Oliviers 2022: Cabaret and Life of Pi sweep theatre awards

By Steven McIntosh
Entertainment reporter at the Olivier Awards

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Jessie Buckley and Eddie Redmayne were named best actress and actor in a musical for Cabaret

A stage adaptation of Life of Pi and a revival of the musical Cabaret were the big winners at Sunday's Olivier Awards.

It was a jubilant night for theatre at the Royal Albert Hall as the stage industry celebrated a year in which performances resumed after lockdown.

Cabaret stars Eddie Redmayne and Jessie Buckley won acting prizes while the show was named best musical revival.

Life of Pi, based on the Booker Prize-winning novel, was named best new play and scooped several technical prizes.

The play's lead, Hiran Abeysekera, also won best actor, while the seven performers who play the tiger shared the best supporting actor prize.

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Hiran Abeysekera said he was "overwhelemed" to be named best actor for Life of Pi

Cabaret's success at the first Olivier ceremony since 2020 follows a critically-acclaimed sell-out run for the show which saw London's Playhouse Theatre transformed into the Kit Kat Club.

The production scooped seven of the 11 prizes it was nominated for, including all four of the musical acting prizes for Redmayne, Buckley, Elliot Levey and Liza Sadovy.

Accepting his prize for his performance as the famous Emcee in the show, Redmayne said: "This is the dream. For me, this is the one.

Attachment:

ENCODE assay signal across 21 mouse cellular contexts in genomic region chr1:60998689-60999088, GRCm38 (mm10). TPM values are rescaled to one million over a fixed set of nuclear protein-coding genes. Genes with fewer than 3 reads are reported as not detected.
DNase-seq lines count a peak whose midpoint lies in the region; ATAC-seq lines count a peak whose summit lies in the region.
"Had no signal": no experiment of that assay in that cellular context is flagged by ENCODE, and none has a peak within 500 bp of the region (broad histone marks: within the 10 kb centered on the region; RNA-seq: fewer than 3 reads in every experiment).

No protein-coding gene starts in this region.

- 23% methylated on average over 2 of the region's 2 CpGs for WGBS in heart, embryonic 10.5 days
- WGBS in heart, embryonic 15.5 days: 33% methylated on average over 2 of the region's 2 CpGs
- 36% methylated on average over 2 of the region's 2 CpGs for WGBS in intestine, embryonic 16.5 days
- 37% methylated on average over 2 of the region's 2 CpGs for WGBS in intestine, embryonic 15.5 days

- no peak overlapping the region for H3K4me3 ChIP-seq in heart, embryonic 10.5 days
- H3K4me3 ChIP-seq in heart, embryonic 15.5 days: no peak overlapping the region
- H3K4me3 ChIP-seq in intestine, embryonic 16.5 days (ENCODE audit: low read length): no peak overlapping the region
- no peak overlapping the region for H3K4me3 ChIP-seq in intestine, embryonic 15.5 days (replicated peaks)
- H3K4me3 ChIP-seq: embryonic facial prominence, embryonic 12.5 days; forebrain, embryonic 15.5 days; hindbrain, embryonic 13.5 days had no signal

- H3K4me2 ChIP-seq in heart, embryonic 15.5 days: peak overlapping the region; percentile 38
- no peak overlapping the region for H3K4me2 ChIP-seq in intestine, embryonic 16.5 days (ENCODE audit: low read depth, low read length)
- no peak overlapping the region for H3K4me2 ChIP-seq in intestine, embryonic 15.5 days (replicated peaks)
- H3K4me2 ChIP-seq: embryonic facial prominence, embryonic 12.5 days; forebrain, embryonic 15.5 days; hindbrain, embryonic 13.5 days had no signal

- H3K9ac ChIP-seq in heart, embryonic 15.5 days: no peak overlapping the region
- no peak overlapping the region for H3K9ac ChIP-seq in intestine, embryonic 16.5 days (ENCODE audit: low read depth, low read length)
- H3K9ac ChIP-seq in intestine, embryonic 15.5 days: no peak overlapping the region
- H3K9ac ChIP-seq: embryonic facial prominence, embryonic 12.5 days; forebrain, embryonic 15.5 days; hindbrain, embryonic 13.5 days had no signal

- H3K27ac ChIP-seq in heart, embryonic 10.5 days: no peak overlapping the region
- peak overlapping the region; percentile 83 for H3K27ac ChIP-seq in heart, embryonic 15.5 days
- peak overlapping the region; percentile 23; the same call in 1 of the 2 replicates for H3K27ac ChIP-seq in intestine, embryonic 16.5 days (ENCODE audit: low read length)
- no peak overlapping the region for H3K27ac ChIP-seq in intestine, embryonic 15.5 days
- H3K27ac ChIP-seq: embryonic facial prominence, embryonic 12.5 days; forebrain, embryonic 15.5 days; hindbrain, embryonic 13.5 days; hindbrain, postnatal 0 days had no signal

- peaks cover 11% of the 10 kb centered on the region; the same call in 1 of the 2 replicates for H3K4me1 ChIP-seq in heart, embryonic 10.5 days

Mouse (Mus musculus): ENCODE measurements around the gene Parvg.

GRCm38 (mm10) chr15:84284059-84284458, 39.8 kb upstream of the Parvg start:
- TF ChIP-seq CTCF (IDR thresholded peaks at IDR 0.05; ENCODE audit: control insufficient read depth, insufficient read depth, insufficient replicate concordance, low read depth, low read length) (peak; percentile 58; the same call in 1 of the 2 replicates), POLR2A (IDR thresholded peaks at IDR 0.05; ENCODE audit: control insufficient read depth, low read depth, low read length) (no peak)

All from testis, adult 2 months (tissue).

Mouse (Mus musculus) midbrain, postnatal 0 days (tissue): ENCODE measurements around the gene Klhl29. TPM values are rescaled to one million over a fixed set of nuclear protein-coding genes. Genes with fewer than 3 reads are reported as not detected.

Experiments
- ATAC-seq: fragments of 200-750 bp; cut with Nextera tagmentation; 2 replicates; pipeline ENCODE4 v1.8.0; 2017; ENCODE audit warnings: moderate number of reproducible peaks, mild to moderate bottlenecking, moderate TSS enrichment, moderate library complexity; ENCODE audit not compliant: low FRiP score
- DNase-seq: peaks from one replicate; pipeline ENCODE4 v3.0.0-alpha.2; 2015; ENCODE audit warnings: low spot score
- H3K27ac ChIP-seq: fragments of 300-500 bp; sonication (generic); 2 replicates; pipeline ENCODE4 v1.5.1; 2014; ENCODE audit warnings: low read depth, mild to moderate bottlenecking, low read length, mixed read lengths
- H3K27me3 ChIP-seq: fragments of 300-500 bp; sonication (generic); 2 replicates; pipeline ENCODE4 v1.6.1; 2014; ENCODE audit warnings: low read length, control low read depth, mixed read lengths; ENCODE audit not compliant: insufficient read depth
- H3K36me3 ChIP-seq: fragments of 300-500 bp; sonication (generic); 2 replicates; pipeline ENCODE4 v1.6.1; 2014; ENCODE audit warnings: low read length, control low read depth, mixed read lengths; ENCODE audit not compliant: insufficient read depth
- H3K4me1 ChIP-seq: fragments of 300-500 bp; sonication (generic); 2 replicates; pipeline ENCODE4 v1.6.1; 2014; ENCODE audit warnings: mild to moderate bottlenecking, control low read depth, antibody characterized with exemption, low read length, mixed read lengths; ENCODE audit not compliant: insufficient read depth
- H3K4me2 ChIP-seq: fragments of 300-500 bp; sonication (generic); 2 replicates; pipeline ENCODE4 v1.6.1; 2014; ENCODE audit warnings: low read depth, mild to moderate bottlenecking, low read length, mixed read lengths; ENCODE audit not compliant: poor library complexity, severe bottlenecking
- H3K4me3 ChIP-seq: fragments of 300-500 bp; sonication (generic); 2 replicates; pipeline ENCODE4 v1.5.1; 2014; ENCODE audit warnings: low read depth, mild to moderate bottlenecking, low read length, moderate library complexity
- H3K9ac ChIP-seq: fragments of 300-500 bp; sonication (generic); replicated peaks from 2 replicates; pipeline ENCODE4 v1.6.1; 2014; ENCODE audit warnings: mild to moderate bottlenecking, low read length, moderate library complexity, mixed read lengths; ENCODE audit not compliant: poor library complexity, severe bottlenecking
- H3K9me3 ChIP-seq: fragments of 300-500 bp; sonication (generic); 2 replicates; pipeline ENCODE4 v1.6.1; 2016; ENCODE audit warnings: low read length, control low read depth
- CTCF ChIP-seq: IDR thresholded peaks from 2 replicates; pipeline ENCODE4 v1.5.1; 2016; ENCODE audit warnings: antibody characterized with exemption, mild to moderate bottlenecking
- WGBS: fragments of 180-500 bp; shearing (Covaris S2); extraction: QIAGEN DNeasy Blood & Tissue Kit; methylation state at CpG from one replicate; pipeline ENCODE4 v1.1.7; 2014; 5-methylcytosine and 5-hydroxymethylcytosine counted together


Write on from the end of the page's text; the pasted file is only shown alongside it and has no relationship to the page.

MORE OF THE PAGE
"This was the part that I played when I was a kid in school. It was the thing that got my passion for theatre really fuelled."

Buckley, who played Sally Bowles, said in her acceptance speech: "It's such a huge privilege to be part of this community which I consider my family. Thank you for welcoming me in all those years ago. This is just so lovely."

Rebecca Frecknall was also named best director, and she dedicated the prize to her late father, who she explained had played Emcee as a student in 1975.

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Best actress winner Sheila Atim praised the theatre industry for "facing adversity" during the pandemic

Life of Pi, a philosophical novel by Yann Martel, was also adapted into a film in 2012 which starred Suraj Sharma and won four Oscars.

Playwright Lolita Chakrabarti thanked Martel for giving her the "complete freedom to do what I wanted with his story" as she accepted one of the five prizes to be won by the stage adaptation.

She also thanked her husband, actor Adrian Lester. "When I started writing, he was my biggest fan and encouraged me completely. When all the doors were shut, he said 'keep knocking, because they'll open'," she recalled.

In a touching speech, the show's star Abeysekera said he was "overwhelmed" to win best actor. He paid tribute to his home country of Sri Lanka, which he said was going through a "tough time now... I think of you and wish I was there with you".

Sri Lanka is facing a serious financial crisis and there have been protests in recent days calling for the resignation of president Gotabaya Rajapaksa.